Interestingly, despite the lack of continuity associated with the behavior of many real systems, we generally believe that even when such kinds of abrupt transitions (i.e., discontinuities) occur, the changes associated with the evolution of systems are still predictable. If this were the case, then the issue of the intrinsic smoothness or roughness of the universe would make no difference with respect to our ability to predict the future. But fortunately or not, the occurrence of discontinuities has a major impact on the predictability of events.
Based on widely accepted observations, discontinuities occur often in our universe and, when they do, the results are not predictable in any precise sort of way. These can range from shattered glass, to erupting volcanos, to earthquakes, to buildings destroyed by tornados, to disjointed actions by unstable governments, to collapsing financial markets, to exploding supernovas, to people who die from one moment to the next. All of these events represent abrupt discontinuities that are irreversible. (Note: Even though some [but not all] of these occurrences may be fixable [i.e., repaired], the idea of repair is different from reversibility; reversibility involves the step-by-step retracing of events in reverse order, while reparability invokes different pathways to arrive back at a desired pre-existing state, which requires the expenditure of external energy – see Chapter 20 entitled “Thermodynamics: Laws Prohibiting the Spontaneous Reversibility of Physical Events” for further discussion).
There are many known cases where small changes in system inputs can precipitate much larger and even cataclysmic outputs. An obvious example is when an object breaks. Typically, this is not because of the application of an unexpected and overwhelming force (such as when a glass inadvertently tips off a table and smashes on the floor), but because of a subtle excess load placed on it that pushes it beyond its normal operating limits (e.g., the proverbial case of the straw that broke the camel’s back). An instance of the latter is when a previously reliable roof fails under the stress of an incremental but critical excess load that creates intolerable strain (e.g., the weight of accumulated snow – unfortunately there are many well-documented examples of this!). Another example is when system resonances amplify externally applied forces until they exceed the capacity of materials and structures to withstand them (a result of this is shown in the iconic photo from 1940 of the collapse of the Tacoma Narrows Suspension Bridge, Figure 9).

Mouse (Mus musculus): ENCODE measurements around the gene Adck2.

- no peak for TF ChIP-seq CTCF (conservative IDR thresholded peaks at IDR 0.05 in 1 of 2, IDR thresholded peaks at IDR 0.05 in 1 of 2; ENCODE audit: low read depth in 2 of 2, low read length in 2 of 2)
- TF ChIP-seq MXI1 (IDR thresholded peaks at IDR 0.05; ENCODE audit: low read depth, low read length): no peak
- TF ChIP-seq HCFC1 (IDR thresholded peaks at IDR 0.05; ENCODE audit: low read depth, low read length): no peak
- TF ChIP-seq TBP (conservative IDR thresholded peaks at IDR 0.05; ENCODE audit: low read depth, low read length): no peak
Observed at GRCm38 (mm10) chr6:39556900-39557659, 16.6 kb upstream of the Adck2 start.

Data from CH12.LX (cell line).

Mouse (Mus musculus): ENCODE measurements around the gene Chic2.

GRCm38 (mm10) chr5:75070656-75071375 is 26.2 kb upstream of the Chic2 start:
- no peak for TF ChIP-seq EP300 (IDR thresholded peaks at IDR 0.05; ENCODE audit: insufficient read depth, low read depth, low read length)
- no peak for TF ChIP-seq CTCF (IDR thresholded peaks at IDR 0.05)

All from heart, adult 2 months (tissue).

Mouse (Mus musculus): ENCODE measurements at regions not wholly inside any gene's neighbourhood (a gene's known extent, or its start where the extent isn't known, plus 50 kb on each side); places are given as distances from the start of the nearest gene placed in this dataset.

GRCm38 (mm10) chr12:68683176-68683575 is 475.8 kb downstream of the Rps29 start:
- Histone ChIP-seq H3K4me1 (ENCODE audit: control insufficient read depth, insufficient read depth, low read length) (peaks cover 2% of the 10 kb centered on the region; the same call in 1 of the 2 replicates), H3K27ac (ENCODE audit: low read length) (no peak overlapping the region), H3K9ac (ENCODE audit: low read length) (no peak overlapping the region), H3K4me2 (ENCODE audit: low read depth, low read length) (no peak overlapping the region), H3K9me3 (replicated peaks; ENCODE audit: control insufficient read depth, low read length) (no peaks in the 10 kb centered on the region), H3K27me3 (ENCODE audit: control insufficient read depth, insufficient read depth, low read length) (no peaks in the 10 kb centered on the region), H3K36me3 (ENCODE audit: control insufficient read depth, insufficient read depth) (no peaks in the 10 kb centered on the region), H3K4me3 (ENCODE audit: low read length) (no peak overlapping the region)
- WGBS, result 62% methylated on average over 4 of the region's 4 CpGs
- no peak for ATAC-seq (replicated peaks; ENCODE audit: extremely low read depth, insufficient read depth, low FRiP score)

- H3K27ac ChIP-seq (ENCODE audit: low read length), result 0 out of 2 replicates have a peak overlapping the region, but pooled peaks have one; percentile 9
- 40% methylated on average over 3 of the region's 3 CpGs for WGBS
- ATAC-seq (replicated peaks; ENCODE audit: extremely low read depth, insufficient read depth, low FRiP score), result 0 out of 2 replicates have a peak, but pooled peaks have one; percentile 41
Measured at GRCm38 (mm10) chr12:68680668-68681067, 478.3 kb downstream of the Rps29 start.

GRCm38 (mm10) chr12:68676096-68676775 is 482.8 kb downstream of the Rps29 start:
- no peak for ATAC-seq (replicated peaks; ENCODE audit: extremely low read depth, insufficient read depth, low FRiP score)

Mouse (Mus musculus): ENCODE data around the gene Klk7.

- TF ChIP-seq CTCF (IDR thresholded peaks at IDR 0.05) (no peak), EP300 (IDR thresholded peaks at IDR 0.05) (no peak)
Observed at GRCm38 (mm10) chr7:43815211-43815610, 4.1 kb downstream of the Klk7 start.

Smoothness (continuity) and roughness (discontinuity) have different implications with respect to predictability. Continuity is associated with the idea of stability and the derivative notion that any imposed change will result in an incremental reaction. In contrast, discontinuity is associated with system instability and endemic potential for rapid change, divergences, and non-predictability, as well as the risk of ultimate chaos (see Chapter 24 entitled “Chaos Theory: Implications for Macroscopic Predictability” for further discussion). These differences raise a key question: Which of these two alternatives represents the natural predisposition of the universe? If it is the former, then we can count on events unfolding in generally predictable ways. But if it is the latter, then the pockets of stability that we identify are really only pseudo-stable over certain limited domains of space and time. Beyond those defined limits, instability (and possibly chaos) may very well reign.
Another important implication arises: If different portions of the universe are not completely isolatable from each other in space and in time (i.e., if the universe is intrinsically connected in all facets, such that no portion of it is truly isolated from anything else), then the requirement of smoothness (i.e., continuity) for the successful prediction of future events would be elevated to the status of a universal imperative (see Chapter 22 entitled “Entanglement vs. Separability: The Locality Issue” for further discussion). If so, this would mean that the universe needs to be predictable